Sure, you know you should have an emergency account, but are you actually doing it? I’ll admit I’ve been one of those people who has known, but hasn’t acted. My wife and I have done a great job living within our means; however, for a time, we failed to build up a cushion in case something unexpected happened.
As is always the case, something always happens when you least expect it. We’ve had several instances where an emergency has happened, but we didn’t have the money at hand to pay for it. For example, we had the windows on our car broken by burglers and had to replace three tires.
We’ve learned from our mistakes and have started an emergency account. I feel much more comfortable knowing if an emergency strikes, it won’t pinch us as much financially.
Are you ready for these common emergencies?
Emergencies come in all shapes and sizes. Some are huge (like a car accident) and others are small (like replacing your tires). But even the small ones can hurt (especially if you’re a poor student). Here’s a short list of common emergencies that can definitely hurt your pocketbook.
- Replacing four tires on your car. Look to spend about $450 for that.
- Trip to the emergency room. I had to go to the emergency room last spring and it cost about $300 for the visit.
- Replacing break pads: $450
- Filling a cavity. Without insurance- $145. With insurance- $90.
How to set up an emergency account
First, determine how much money you want in your account. Most experts agree that you should aim for three to six months of basic living expenses. Figure out how much you spend each month and multiply that by three. That should be your goal. It may look overwhelming (especially if you’re a broke student like me), but I promise you that you can reach that goal. It will just take some time.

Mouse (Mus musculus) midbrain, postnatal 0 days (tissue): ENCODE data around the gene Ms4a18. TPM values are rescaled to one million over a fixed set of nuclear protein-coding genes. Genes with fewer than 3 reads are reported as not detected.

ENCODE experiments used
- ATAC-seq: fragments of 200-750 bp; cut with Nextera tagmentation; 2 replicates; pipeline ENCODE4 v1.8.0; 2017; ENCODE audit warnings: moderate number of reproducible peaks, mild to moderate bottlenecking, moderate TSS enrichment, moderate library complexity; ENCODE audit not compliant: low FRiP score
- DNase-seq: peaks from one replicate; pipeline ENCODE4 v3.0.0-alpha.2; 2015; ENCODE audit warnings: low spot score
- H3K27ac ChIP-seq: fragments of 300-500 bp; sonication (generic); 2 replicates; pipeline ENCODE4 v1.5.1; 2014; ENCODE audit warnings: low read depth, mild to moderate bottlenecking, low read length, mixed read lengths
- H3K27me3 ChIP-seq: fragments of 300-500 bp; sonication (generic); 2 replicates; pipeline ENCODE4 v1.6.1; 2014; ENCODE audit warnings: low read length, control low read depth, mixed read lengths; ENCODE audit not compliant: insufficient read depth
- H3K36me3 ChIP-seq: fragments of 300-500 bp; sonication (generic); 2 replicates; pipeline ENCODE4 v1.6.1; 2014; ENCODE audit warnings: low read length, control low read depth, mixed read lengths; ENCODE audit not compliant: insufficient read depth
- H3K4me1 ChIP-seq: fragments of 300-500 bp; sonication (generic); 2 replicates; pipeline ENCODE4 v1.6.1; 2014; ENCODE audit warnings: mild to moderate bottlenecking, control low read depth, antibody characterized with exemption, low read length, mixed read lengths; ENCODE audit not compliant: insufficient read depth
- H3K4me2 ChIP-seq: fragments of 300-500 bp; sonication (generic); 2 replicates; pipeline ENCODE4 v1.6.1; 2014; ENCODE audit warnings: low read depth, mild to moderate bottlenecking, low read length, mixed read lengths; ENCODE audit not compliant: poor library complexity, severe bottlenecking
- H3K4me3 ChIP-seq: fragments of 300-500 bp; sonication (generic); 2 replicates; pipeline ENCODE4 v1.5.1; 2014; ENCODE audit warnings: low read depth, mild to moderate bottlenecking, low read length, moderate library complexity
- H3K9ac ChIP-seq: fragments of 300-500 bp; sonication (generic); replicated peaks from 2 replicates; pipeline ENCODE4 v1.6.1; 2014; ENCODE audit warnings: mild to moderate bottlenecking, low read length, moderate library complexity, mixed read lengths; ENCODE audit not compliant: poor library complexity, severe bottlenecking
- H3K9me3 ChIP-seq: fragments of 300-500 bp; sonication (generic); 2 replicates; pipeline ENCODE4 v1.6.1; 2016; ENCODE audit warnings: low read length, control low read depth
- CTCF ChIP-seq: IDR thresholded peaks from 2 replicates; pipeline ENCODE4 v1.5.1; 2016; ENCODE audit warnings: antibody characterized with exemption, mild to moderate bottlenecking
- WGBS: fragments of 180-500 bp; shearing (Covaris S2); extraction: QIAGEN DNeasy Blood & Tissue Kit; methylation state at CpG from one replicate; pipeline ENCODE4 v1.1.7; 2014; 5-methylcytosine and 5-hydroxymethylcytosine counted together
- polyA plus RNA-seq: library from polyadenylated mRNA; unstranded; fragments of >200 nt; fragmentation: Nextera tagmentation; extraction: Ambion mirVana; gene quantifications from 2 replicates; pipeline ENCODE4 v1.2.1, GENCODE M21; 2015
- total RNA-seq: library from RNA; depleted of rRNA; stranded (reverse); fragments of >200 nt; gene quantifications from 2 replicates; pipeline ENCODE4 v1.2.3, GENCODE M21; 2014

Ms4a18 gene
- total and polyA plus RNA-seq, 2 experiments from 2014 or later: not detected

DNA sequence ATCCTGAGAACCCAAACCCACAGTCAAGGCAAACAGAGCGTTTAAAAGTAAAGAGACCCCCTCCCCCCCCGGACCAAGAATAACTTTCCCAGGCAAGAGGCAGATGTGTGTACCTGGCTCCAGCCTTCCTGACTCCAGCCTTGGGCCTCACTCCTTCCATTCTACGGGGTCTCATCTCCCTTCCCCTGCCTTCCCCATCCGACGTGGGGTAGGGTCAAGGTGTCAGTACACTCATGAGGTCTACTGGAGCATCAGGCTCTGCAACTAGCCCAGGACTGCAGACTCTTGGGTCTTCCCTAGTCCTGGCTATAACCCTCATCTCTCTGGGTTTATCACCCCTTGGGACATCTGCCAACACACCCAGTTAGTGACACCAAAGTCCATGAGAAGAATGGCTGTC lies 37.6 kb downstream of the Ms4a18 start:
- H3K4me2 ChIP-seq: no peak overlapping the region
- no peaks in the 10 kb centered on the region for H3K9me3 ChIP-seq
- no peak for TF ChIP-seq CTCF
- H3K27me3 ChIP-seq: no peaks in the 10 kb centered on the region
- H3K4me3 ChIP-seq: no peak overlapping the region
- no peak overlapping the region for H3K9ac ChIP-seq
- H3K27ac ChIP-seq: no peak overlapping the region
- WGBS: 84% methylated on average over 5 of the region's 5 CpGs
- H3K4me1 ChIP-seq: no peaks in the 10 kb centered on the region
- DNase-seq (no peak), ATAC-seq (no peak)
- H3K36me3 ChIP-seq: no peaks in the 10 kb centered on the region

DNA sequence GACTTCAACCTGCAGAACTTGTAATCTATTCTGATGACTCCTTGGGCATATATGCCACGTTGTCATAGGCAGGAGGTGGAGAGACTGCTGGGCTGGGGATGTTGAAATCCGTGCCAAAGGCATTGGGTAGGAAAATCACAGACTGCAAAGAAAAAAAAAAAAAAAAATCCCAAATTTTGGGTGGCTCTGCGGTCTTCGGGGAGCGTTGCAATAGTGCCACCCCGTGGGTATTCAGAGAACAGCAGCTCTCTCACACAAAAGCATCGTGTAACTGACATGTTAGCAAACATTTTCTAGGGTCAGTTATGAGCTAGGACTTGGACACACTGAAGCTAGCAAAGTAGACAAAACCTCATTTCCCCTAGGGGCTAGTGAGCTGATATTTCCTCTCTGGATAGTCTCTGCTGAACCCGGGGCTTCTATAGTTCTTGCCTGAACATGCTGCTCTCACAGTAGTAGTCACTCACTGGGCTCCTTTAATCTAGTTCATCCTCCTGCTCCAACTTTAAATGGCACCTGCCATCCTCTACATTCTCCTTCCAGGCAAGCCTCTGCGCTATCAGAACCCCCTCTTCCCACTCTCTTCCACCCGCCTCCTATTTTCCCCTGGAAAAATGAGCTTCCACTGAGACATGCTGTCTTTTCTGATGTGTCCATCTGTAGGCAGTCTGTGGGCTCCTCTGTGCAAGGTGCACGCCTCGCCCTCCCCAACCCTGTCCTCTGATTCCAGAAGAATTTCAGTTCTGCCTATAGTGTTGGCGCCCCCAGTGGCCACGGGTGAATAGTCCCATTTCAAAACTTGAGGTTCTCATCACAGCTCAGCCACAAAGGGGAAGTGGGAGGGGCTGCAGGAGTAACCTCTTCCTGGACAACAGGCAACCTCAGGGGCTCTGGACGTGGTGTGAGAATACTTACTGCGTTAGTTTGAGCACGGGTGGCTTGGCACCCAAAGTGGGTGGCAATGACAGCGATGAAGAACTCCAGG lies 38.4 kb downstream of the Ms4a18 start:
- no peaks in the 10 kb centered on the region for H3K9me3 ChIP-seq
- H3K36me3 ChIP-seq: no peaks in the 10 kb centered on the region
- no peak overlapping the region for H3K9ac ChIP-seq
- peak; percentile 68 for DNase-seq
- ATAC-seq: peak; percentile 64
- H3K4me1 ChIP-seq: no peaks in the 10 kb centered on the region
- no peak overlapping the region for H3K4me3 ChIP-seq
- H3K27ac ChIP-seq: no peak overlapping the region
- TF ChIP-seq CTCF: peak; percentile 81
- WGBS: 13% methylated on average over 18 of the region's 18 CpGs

Second, open up an account. I suggest getting an ING Electric Orange checking account for two reasons. First, it has a nice 3.5% interest rate. That’s better than a lot of banks’ savings account interest rate! Your emergency fund will be growing even when you don’t put anything in it. The second reason is that it gives you easy access to your money when you need it. An ING Electric Orange comes with a debit card, so whenever an emergency hits, just whip out the card. The last thing you’re thinking about in an emergency is transferring money from savings to checking.
Third, set up an automatic savings plan. Decide how much you can afford each month to set aside in your emergency fund. It doesn’t have to be much. Just get started! Once you decide, set up an automatic deduction plan from your checking account to your emergency fund. ING makes this super easy.
Simple ways to save for an emergency fund
If you want to reach your savings goal, you’ll have to find more ways to save money. Here’s a quick list of easy things you can do to start saving money for your emergency fund.
- Brown bag it. Instead of buying your lunch everyday, start bringing it from home.
- Cut the cable. By getting rid of cable you can save about $50 a month.
- Entertainment. Instead of going out to eat and seeing a movie, stay in and cook a meal and watch a movie you checked out from the library.
Written by Brett McKay
Cars can be money pits. However, you can reduce the costs you put into auto maintenance by developing a few simple habits.
1. Wash your car regularly. Set up a weekly or bi-weekly schedule for car washing. Washing your car regularly helps maintain the paint and avoids corrosion. Car washing is especially necessary if you live near the ocean where salt water can have a horrible effect on your car’s body. You don’t have to pay big bucks to have your car washed at a commercial place, you can learn how to wash your car like a pro.